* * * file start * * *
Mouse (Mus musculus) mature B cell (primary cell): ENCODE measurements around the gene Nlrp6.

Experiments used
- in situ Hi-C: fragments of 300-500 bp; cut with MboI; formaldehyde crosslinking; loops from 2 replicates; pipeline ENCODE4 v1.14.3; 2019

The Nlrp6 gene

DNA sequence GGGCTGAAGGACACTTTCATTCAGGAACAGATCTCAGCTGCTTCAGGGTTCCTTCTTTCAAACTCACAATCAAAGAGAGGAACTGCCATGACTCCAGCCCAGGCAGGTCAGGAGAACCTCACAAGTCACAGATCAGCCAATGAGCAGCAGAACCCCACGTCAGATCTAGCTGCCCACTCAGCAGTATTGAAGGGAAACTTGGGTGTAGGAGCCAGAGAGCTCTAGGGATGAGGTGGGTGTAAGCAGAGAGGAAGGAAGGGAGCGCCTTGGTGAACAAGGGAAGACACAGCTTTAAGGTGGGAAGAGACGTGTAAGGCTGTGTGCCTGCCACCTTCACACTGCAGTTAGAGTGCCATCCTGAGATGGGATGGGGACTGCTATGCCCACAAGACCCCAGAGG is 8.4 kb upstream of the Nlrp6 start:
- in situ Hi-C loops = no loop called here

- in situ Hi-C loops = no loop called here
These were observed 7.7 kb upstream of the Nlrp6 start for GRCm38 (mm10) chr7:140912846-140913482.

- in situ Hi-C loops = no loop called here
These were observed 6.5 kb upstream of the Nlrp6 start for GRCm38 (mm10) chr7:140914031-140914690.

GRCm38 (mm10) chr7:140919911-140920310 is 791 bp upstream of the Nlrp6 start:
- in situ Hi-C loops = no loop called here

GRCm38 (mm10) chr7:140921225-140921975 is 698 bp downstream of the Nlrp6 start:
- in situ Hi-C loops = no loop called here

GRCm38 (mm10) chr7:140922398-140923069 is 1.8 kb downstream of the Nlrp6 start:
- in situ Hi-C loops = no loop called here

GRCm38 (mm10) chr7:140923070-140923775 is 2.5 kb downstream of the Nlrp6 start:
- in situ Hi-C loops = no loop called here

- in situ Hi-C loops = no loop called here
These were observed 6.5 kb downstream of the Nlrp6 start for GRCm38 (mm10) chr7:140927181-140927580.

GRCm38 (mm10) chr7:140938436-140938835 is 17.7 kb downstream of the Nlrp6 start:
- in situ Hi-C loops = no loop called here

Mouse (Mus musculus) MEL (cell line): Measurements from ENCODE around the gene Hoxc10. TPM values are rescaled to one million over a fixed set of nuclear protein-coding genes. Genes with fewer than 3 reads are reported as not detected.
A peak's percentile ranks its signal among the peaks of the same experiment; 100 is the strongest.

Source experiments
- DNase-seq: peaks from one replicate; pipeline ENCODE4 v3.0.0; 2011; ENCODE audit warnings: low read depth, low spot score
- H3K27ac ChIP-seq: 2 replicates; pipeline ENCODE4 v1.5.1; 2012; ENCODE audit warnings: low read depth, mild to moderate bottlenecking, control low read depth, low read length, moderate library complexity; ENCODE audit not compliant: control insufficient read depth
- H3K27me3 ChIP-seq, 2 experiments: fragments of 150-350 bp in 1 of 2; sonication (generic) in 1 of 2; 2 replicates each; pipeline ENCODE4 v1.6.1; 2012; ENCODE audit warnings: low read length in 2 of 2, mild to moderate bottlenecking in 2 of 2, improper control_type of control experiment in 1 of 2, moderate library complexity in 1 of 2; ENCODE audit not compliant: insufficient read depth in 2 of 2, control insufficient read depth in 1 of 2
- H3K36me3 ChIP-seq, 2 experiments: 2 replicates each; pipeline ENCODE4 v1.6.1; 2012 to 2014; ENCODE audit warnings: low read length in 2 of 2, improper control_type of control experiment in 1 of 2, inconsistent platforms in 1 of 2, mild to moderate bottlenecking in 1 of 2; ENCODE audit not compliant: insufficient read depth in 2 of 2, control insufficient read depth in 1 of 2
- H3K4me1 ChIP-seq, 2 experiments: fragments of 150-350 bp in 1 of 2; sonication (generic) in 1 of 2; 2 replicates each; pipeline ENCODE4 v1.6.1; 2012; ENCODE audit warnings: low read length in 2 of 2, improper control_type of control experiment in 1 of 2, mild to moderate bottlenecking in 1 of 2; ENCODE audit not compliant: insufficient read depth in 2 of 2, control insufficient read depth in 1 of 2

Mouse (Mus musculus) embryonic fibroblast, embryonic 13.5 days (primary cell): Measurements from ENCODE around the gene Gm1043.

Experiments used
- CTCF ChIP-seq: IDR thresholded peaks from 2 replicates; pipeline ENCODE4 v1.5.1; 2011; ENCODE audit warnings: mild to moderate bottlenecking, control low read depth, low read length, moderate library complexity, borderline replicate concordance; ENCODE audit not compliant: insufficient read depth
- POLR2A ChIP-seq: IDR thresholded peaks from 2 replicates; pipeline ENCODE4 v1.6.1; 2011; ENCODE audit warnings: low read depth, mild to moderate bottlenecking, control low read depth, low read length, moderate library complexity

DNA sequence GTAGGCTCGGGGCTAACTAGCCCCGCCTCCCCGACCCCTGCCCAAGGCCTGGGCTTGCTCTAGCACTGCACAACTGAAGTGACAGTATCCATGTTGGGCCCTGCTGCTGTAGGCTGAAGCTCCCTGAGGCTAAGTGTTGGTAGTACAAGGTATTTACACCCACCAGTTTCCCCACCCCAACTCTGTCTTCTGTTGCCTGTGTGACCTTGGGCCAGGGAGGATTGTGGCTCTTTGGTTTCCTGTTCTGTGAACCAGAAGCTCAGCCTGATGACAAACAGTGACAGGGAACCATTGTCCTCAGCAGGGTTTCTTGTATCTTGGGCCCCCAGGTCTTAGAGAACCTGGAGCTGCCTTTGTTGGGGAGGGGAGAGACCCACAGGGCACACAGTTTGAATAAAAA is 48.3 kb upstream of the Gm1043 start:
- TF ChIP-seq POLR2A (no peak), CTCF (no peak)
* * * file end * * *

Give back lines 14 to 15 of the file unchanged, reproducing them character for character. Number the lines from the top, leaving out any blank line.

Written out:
- in situ Hi-C loops = no loop called here

GRCm38 (mm10) chr7:140922398-140923069 is 1.8 kb downstream of the Nlrp6 start: